Eric Samuelsen

Called “the Mormon Ibsen,” Eric Roy Samuelsen, born April 10, 1956, was considered one of the most significant Mormon playwrights of his time. His work received the Association for Mormon Letters (AML) Drama Award in 1994, 1997 and 1999, as well as the 2012 Smith-Pettit Foundation Award for Outstanding Contribution to Mormon Letters. He ran Brigham Young University’s playwriting program from 1999-2011, and served as AML president from 2007 to 2009.  In 2003, Samuelsen began working with Plan-B Theatre in Salt Lake City, producing a play a year for them beginning in 2006. In 2012, Samuelsen was diagnosed with polymyositis, a rare degenerative muscular disease; that same year, he retired from teaching to become Plan-B Theatre's playwright-in-residence.

Though born in Provo, Samuelsen spent much of his early life in Bloomington, Indiana where Samuelsen’s father, Roy, an immigrant from Norway, worked as an opera singer, introducing his son early to the joys of the theater. Samuelsen himself spent his two-year mission for the LDS Church in Norway and this experience, along with his father’s personal history, helped inspire his 2017 play “The Ice Front.” 

Samuelsen’s first play, “Letter from a Prophet,” debuted in 1978 at BYU where he was an undergraduate majoring in theater.  He received his BA in 1983, then returned to Bloomington to earn his PhD at Indiana University in 1991. He taught briefly at Wright State University in Dayton, Ohio before leaving to work at BYU in 1992.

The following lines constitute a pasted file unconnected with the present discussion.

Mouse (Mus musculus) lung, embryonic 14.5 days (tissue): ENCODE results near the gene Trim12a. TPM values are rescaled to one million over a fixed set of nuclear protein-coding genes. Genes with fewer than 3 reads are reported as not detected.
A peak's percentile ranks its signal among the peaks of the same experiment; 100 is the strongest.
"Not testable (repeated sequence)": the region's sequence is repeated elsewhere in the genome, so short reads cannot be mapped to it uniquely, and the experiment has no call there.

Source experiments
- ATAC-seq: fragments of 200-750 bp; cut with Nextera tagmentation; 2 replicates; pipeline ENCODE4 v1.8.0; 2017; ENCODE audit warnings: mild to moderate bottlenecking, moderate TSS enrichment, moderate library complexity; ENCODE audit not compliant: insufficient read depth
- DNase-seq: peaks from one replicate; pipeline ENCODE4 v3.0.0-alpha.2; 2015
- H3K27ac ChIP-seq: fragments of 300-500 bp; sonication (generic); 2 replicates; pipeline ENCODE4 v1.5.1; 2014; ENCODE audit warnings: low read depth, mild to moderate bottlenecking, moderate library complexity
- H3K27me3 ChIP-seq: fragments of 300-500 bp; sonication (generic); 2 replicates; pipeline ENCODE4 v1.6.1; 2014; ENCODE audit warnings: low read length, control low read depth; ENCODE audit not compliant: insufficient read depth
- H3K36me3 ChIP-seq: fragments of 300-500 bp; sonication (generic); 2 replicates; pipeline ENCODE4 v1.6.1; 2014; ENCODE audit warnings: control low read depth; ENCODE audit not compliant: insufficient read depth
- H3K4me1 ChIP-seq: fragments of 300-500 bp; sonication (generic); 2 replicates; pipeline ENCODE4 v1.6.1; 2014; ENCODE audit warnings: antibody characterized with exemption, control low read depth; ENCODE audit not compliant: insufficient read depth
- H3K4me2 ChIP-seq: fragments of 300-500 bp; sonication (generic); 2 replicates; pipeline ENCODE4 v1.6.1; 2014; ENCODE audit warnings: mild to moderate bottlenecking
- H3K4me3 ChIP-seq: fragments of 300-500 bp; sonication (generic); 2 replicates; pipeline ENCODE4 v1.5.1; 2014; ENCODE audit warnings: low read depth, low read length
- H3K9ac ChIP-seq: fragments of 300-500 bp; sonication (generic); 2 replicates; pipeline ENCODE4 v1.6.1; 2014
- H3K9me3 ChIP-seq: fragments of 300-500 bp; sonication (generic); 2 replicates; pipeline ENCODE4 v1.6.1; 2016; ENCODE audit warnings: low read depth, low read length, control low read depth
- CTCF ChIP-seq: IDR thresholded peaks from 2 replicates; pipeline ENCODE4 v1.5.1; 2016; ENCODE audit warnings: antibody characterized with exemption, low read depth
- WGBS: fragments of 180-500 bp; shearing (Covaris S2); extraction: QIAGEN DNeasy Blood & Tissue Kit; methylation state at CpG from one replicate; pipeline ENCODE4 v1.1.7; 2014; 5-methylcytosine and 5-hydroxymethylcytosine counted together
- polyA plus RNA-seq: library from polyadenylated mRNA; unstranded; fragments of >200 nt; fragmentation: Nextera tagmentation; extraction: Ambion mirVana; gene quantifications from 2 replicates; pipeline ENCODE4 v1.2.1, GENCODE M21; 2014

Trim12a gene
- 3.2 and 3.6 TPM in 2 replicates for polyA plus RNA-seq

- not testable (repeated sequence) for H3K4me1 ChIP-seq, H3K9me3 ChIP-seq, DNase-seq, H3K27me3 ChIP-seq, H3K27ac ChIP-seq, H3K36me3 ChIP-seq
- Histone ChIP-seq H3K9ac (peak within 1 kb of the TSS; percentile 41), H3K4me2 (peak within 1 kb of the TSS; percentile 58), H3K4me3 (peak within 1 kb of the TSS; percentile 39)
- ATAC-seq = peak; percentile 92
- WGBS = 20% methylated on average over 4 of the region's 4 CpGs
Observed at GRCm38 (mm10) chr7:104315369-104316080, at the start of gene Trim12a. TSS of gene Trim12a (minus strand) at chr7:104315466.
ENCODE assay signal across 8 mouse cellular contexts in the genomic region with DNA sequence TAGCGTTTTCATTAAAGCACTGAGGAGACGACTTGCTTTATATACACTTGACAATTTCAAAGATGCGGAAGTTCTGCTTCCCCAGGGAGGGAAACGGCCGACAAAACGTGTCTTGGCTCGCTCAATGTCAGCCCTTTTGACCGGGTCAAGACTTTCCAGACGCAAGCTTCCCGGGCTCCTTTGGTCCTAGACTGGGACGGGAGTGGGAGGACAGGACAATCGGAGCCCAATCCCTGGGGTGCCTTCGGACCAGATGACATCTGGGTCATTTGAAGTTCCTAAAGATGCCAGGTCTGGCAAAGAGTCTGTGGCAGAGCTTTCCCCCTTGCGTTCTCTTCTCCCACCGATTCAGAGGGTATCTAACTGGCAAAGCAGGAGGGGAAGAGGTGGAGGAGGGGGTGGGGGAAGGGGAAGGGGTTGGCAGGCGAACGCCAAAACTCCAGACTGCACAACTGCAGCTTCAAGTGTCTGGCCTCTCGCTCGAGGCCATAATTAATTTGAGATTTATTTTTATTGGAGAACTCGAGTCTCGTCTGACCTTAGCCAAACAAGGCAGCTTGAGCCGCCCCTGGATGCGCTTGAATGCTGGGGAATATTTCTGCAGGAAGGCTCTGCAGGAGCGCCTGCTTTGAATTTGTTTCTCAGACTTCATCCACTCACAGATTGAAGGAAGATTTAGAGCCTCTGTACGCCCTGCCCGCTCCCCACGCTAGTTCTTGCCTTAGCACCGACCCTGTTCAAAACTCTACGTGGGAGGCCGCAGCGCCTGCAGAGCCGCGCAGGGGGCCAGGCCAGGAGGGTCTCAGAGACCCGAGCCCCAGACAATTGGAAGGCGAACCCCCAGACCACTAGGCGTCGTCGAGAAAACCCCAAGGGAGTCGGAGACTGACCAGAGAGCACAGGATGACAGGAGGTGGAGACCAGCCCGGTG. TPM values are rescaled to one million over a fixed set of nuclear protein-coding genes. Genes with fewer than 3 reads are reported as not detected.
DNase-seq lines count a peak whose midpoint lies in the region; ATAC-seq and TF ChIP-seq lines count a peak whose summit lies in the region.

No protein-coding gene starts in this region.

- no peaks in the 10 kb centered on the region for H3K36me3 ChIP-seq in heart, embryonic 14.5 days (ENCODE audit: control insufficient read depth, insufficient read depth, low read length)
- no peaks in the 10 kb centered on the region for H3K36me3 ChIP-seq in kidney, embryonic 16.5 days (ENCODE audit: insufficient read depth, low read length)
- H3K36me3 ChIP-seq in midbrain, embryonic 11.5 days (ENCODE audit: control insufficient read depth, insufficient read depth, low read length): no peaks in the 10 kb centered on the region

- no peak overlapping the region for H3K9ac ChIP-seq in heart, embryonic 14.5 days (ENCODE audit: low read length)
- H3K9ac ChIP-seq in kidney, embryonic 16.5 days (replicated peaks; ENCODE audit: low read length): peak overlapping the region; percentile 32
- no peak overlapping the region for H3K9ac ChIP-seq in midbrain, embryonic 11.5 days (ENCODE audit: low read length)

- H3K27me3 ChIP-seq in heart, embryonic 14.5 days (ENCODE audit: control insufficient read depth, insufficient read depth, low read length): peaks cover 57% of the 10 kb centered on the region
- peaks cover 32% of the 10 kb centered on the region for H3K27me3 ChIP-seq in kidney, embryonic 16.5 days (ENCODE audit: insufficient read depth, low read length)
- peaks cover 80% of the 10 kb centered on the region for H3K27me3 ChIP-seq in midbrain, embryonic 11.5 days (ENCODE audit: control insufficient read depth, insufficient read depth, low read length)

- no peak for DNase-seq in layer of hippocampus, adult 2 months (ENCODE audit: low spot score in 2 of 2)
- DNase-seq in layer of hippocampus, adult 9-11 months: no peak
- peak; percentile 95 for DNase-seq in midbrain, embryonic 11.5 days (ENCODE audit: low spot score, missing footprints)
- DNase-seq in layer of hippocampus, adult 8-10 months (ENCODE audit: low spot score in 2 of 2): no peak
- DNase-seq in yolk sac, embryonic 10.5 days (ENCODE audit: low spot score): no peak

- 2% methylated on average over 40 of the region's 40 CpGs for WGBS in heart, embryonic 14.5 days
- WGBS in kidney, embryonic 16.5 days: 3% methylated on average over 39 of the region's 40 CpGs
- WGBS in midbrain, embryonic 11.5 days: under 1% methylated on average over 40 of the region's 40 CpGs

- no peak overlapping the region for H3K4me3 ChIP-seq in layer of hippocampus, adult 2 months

Though he was a devout member of the Church of Jesus Christ of Latter-day Saints, Samuelsen was known for crafting flawed LDS characters, as well as characters that challenge conservative Mormon belief. Through his characters, he preferred to explore spiritual and personal ambivalence rather than rigid dogmatism, something that shaped his controversial and well-received 2011 play “Borderlands,” which features an openly gay Mormon teenager. 

Samuelsen, who was straight and married with four children, forged strong relationships with LDS closeted gay students at BYU, who, he told Catalyst magazine “were treated abominably” by his institution. According to a statement from Plan-B Theatre, Samuelsen “advocated for the equality of all, for the protection of all, at great personal cost. Many LGBTQ people are alive today because of him.”

During his life, Samuelsen saw more than two dozen of his plays produced across the United States, including California, New York, Indiana, Louisiana and Utah. About his faith and most famous play, he wrote, “I…recognize that Mormonism, though it works for me, doesn’t work for everyone. Sunstone Magazine has a column called "Borderlands." My play intends to honor those who live in the margins, those for whom Mormonism exists as a liminal state. I wanted to honor my borderland friends, to tell their story with compassion and accuracy. I don’t want to judge; I want to describe.”

Eric Samuelsen died on September 20, 2019. He was sixty-three years old. 



  • Emma. Opera libretto. Produced at BYU1984. Subsequently, produced by Hell's Kitchen Opera company in 1984.
  • Sex and the New York Yankees. One act. Produced by Bloomington Playwrights Project, Bloomington Indiana.


  • Accommodations. Produced at BYU, 1993. Subsequently published in Sunstone Magazine, June 1994. Won AML annual award in drama in 1994. Directed by Thomas Rogers. 
  • The Seating of Senator Smoot. Produced at BYU, 1996. Directed by Robert Nelson.
  • Gadianton. Produced at BYU, 1997. Directed by Robert Nelson. Subsequently published in Sunstone. Won AML award in drama, 1997. Subsequently produced at University of Louisiana at Monroe. Anthologized in Mahonri Stewart, Saints on Stage. Zarahemla Press, 2013.
  • Without Romance. Produced at BYU, 1997. Subsequently produced at Mormon Arts Festival.